Comcast told KrebsOnSecurity that “a third-party device used to deliver EAS alerts was lost in transit by a trusted shipping provider between two Comcast locations and subsequently obtained by a cybersecurity researcher.
“We’ve conducted a thorough investigation of this matter and have determined that no customer data, and no sensitive Comcast data, were compromised,” Comcast spokesperson David McGuire said.
The company said it also confirmed that the information included on the device can no longer be used to send false messages to Comcast customers or used to compromise devices within Comcast’s network, including EAS devices.
“We are taking steps to further ensure secure transfer of such devices going forward,” McGuire said. “Separately, we have conducted a thorough audit of all EAS devices on our network and confirmed that they are updated with currently available patches and are therefore not vulnerable to recently reported security issues. We’re grateful for the responsible disclosure and to the security research community for continuing to engage and share information with our teams to make our products and technologies ever more secure. Mr. Pyle informed us promptly of his research and worked with us as we took steps to validate his findings and ensure the security of our systems.”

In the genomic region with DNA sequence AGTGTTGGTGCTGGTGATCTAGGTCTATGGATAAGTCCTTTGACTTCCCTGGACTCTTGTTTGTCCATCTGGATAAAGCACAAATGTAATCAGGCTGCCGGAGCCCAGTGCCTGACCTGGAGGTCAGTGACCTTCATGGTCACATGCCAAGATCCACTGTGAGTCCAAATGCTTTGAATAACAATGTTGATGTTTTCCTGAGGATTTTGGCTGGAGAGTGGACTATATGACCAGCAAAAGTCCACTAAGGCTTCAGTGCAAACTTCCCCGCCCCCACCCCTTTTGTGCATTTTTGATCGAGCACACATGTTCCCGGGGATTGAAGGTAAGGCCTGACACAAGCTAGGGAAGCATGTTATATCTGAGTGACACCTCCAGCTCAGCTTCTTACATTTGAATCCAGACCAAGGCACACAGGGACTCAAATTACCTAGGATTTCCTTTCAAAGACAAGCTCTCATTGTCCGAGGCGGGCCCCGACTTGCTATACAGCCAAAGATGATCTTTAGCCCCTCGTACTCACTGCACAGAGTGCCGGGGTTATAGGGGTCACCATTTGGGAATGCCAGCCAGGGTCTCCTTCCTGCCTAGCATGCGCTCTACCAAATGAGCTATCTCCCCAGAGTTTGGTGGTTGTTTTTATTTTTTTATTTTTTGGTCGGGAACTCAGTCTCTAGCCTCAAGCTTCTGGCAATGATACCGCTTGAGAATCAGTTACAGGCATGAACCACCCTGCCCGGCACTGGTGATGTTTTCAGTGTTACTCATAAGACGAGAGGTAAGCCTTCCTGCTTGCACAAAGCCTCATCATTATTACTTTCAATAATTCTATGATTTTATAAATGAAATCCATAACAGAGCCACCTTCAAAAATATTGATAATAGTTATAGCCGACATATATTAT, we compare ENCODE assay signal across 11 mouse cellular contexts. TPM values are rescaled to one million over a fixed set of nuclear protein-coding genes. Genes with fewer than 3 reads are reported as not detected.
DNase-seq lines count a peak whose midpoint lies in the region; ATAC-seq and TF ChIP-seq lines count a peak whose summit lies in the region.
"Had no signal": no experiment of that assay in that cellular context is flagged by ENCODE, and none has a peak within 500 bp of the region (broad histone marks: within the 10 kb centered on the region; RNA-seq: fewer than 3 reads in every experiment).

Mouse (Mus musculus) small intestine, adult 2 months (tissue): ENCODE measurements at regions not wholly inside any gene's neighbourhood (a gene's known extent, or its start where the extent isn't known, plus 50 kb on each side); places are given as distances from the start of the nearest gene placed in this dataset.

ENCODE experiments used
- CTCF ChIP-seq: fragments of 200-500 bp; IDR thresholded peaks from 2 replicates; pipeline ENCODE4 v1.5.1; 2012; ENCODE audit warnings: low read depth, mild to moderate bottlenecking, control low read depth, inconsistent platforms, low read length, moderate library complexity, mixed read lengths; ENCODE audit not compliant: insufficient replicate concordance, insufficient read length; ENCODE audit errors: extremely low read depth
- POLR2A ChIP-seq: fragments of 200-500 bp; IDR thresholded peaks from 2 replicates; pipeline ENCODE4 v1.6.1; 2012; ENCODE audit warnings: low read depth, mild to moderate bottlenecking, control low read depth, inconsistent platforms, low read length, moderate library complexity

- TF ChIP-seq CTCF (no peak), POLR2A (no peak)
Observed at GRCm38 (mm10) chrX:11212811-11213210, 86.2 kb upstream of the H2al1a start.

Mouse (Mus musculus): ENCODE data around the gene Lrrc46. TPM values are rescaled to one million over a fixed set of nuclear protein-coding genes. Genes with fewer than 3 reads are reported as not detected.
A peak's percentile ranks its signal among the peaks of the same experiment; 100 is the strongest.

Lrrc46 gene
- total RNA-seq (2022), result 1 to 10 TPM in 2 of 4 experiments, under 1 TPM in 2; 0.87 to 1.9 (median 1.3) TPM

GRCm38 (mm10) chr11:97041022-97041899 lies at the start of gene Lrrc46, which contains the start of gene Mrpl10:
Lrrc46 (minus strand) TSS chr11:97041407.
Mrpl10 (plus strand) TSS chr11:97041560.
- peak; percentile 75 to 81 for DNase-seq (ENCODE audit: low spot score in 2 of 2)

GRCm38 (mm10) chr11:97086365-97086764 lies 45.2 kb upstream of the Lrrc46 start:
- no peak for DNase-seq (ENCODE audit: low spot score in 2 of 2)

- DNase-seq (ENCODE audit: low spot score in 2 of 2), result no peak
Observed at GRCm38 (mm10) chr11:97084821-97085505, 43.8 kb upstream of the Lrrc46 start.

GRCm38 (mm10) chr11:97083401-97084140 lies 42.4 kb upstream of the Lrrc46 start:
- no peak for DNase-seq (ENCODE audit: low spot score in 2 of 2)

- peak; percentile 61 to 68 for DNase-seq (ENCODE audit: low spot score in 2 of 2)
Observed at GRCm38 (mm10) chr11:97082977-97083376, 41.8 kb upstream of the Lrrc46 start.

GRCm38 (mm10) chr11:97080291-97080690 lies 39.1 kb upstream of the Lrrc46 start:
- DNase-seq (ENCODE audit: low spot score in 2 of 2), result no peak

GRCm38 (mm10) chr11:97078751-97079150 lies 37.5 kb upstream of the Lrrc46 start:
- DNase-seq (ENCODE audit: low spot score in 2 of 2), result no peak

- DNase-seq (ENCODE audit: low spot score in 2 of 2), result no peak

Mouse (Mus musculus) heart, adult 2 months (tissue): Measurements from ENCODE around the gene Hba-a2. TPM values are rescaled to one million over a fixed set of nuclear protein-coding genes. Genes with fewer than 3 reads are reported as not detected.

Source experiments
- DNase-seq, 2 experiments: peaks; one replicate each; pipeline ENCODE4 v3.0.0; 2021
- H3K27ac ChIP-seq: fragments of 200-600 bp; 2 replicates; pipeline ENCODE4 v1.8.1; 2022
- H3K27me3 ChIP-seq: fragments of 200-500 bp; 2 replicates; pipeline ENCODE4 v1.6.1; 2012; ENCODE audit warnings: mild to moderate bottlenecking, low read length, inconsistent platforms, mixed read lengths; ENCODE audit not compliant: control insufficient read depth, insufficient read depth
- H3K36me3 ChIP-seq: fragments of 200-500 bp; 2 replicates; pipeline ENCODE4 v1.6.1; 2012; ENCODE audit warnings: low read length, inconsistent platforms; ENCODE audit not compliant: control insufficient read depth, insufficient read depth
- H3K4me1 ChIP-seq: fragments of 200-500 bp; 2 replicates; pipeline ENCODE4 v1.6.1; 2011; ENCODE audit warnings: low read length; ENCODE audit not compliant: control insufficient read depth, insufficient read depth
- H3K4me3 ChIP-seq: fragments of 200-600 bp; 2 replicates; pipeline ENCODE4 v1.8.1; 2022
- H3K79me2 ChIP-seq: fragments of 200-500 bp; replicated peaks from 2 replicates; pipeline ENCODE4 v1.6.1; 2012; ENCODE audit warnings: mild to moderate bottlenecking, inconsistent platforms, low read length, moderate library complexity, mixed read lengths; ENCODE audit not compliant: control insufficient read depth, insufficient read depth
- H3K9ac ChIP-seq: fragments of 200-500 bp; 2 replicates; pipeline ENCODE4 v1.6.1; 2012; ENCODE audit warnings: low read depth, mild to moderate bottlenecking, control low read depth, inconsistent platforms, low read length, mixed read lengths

Unauthorized EAS broadcast alerts have happened enough that there is a chronicle of EAS compromises over at fandom.com. Thankfully, most of these incidents have involved fairly obvious hoaxes.
According to the EAS wiki, in February 2013, hackers broke into the EAS networks in Great Falls, Mt. and Marquette, Mich. to broadcast an alert that zombies had risen from their graves in several counties. In Feb. 2017, an EAS station in Indiana also was hacked, with the intruders playing the same “zombies and dead bodies” audio from the 2013 incidents.
“On February 20 and February 21, 2020, Wave Broadband’s EASyCAP equipment was hacked due to the equipment’s default password not being changed,” the Wiki states. “Four alerts were broadcasted, two of which consisted of a Radiological Hazard Warning and a Required Monthly Test playing parts of the Hip Hop song Hot by artist Young Thug.”